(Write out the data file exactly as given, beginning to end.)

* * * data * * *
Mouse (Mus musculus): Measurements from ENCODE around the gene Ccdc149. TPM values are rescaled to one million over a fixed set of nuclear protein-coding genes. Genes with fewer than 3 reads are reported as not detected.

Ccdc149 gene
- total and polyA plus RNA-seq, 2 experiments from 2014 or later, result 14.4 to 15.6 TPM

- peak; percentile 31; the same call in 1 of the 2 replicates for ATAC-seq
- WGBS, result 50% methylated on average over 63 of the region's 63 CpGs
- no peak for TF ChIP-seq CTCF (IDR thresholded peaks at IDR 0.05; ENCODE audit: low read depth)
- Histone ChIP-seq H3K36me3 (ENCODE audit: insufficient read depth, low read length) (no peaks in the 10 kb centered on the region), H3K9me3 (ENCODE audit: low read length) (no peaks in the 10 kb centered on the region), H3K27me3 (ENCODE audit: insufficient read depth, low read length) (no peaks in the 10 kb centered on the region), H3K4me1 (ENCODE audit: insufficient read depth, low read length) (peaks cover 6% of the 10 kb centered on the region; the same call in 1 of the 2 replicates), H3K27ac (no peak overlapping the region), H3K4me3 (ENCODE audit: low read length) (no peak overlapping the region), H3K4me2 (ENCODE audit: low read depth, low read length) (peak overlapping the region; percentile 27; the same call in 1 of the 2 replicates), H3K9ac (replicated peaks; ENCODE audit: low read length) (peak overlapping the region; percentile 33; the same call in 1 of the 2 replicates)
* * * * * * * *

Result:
Mouse (Mus musculus): Measurements from ENCODE around the gene Ccdc149. TPM values are rescaled to one million over a fixed set of nuclear protein-coding genes. Genes with fewer than 3 reads are reported as not detected.

Ccdc149 gene
- total and polyA plus RNA-seq, 2 experiments from 2014 or later, result 14.4 to 15.6 TPM

- peak; percentile 31; the same call in 1 of the 2 replicates for ATAC-seq
- WGBS, result 50% methylated on average over 63 of the region's 63 CpGs
- no peak for TF ChIP-seq CTCF (IDR thresholded peaks at IDR 0.05; ENCODE audit: low read depth)
- Histone ChIP-seq H3K36me3 (ENCODE audit: insufficient read depth, low read length) (no peaks in the 10 kb centered on the region), H3K9me3 (ENCODE audit: low read length) (no peaks in the 10 kb centered on the region), H3K27me3 (ENCODE audit: insufficient read depth, low read length) (no peaks in the 10 kb centered on the region), H3K4me1 (ENCODE audit: insufficient read depth, low read length) (peaks cover 6% of the 10 kb centered on the region; the same call in 1 of the 2 replicates), H3K27ac (no peak overlapping the region), H3K4me3 (ENCODE audit: low read length) (no peak overlapping the region), H3K4me2 (ENCODE audit: low read depth, low read length) (peak overlapping the region; percentile 27; the same call in 1 of the 2 replicates), H3K9ac (replicated peaks; ENCODE audit: low read length) (peak overlapping the region; percentile 33; the same call in 1 of the 2 replicates)